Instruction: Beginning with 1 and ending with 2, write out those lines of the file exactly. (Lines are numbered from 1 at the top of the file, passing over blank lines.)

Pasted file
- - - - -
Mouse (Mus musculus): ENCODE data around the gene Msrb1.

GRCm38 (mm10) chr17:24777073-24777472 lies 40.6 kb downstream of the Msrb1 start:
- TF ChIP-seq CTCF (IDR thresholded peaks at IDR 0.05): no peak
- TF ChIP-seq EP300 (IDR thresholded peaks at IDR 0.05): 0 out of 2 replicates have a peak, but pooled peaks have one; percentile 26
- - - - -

Mouse (Mus musculus): ENCODE data around the gene Msrb1.

GRCm38 (mm10) chr17:24777073-24777472 lies 40.6 kb downstream of the Msrb1 start: